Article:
Testing the CHRE Framework

The CHRE framework can be tested at various levels to ensure that components/modules components are working correctly and API contracts are being met. Below are some examples of what the team currently does to verify new changes.

Unit tests

Tests run on a host machine

Currently, unit tests exist for various core components and utilities capable of running on a Linux host machine. Since platform-specific components likely aren’t compilable/available on a host machine, only components that are OS independent can be tested via this path.

In order to write new tests, add a test source file under the test directory in the appropriate subdirectory. e.g. util/tests. Then, add the file to the GOOGLETEST_SRCS variable in the appropriate .mk file for that subdir, util/util.mk for example.

Unit tests can be built and executed using run_tests.sh.

On-device unit tests


The framework aims to provide an environment to test CHRE (and its users) code on-device, using Pigweed's Unit Test Framework. Test instantiations are syntactically identical to Googletest, so modifications to on-host unit tests to run on-device are easier.

CHRE recommends running the same host-side gtests on-device using this framework, to catch subtle bugs. For example, the target CPU may raise an exception on unaligned access, when the same code would run without any problems on a local x86-based machine.

Use Cases

Example use cases of the framework include:

  • In continuous integration frameworks with device farms
  • As a superior alternative to logging and/or flag based debugging to quickly test a feature
  • As a modular set of tests to test feature or peripheral functioning (eg: a system timer implementation) during device bringup.

One key difference is to run the tests via a call to chre::runAllTests in chre/test/common/unit_test.h, which basically wraps the gtest RUN_ALL_TESTS macro, and implements CHRE specific event handlers for Pigweed's UT Framework.

Running Tests

Under the current incarnation of the CHRE Unit Test Framework, the following steps need to be taken to run the on-device tests:

  • Set to true and export an environment variable called CHRE_ON_DEVICE_TESTS_ENABLED from your Makefile invocation before CHRE is built.
    • Ensure that this flag is not always set to avoid codesize bloat.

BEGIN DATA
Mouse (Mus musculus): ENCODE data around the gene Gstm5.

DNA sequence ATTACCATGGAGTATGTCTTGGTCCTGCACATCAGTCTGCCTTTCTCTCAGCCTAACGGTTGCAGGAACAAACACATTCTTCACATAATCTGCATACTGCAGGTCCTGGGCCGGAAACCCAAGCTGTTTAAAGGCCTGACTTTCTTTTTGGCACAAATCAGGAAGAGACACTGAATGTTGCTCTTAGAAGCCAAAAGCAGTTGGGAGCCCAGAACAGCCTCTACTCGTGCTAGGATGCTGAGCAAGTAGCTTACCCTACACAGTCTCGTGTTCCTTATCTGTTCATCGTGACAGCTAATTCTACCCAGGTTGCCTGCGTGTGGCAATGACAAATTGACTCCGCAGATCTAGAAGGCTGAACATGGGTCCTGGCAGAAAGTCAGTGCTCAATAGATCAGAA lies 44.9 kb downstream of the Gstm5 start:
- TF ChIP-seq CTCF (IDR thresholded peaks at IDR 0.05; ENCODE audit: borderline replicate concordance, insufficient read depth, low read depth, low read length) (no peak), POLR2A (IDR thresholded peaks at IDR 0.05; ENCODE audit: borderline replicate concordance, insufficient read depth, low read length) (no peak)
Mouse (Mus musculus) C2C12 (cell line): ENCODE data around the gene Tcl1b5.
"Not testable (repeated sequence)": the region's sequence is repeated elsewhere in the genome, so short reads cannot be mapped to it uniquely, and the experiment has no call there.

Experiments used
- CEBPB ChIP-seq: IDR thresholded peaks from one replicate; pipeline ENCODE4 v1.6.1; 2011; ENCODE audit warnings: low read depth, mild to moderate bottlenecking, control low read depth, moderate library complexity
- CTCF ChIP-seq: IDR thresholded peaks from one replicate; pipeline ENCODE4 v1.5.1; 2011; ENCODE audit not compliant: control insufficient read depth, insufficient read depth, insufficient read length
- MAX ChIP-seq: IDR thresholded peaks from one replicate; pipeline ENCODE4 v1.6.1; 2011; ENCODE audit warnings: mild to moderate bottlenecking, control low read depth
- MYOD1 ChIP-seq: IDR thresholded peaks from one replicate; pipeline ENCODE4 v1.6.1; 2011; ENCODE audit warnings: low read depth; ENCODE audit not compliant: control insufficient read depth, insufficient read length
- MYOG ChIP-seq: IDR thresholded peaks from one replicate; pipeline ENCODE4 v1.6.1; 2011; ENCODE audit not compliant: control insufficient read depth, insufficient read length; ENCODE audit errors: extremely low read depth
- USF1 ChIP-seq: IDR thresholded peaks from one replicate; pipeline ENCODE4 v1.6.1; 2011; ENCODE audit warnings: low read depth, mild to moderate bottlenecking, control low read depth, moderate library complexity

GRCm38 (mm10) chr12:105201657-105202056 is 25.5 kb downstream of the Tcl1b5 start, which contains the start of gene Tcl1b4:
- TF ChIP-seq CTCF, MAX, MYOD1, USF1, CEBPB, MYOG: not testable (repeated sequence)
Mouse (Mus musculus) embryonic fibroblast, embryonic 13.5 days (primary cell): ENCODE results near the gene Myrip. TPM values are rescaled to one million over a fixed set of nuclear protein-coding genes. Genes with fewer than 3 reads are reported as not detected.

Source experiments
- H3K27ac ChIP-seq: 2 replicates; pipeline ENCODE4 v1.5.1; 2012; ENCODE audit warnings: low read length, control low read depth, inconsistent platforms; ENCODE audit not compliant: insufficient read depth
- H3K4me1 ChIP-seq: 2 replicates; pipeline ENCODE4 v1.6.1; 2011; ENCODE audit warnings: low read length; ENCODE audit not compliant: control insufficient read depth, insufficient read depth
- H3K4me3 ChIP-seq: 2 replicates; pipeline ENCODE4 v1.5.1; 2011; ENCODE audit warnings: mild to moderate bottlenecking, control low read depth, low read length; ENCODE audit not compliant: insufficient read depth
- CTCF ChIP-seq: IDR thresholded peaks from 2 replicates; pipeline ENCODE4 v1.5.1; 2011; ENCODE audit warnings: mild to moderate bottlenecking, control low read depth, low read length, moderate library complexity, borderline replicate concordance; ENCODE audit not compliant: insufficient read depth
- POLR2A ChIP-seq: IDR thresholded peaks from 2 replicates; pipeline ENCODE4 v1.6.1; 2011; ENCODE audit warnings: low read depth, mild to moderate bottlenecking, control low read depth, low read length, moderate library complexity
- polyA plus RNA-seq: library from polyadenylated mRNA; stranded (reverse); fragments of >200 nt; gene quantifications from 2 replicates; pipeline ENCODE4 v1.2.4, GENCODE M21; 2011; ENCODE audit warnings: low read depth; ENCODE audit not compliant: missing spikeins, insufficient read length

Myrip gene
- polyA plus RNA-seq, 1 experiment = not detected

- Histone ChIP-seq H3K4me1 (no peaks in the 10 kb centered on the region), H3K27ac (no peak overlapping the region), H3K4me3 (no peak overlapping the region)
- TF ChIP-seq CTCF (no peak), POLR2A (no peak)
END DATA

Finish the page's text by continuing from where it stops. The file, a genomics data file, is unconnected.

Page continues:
• Append your test source file to COMMON_SRCS either in test/test.mk or in your own Makefile.
  • Call chre::runAllTests from somewhere in your code.
Sample code

In math_test.cc

#include <gtest/gtest.h>

TEST(MyMath, Add) {
  int x = 1, y = 2;
  int result = myAdd(x, y);
  EXPECT_EQ(result, 3);

In some_source.cc

#include "chre/test/common/unit_test.h"

void utEntryFunc() {


Some advanced features of gtest (SCOPED_TRACE, etc.) are unsupported by Pigweed.


The framework has been tested with Pigweed's git revision ee460238b8a7ec0a6b4f61fe7e67a12231db6d3e.

PAL implementation tests

PAL implementation tests verify implementations of PAL interfaces adhere to the requirements of that interface, and are intended primarily to support development of PAL implementations, typically done by a chip vendor partner. Additional setup may be required to integrate with the PAL under test and supply necessary dependencies. The source code is in the files under pal/tests/src and follows the naming scheme *_pal_impl_test.cc.

In order to run PAL tests, run: run_pal_impl_tests.sh. Note that there are also PAL unit tests in the same directory. The unit tests are added to the GOOGLETEST_SRCS target while PAL tests are added to the GOOGLETEST_PAL_IMPL_SRCS target.

FeatureWorld nanoapps

Located under the apps/ directory, FeatureWorld nanoapps interact with the set of CHRE APIs that they are named after, and can be useful during framework development for manual verification of a feature area. For example, SensorWorld attempts to samples from sensors and outputs to the log. It also offers a break-it mode that randomly changes which sensors are being sampled in an attempt to point out stress points in the framework or platform implementation.

These apps are usually built into the CHRE framework binary as static nanoapps to facilitate easy development. See the Deploying Nanoapps section for more information on static nanoapps.


The Context Hub Qualification Test Suite (CHQTS) tests perform end-to-end validation of a CHRE implementation, by using the Java APIs in Android to load and interact with test nanoapps which then exercise the CHRE API. While this code is nominally integrated in another test suite, the source code is available under java/test/chqts/ for the Java side code and apps/test/chqts/ for the CHQTS-only nanoapp code and apps/test/common/ for the nanoapp code shared by CHQTS and other test suites.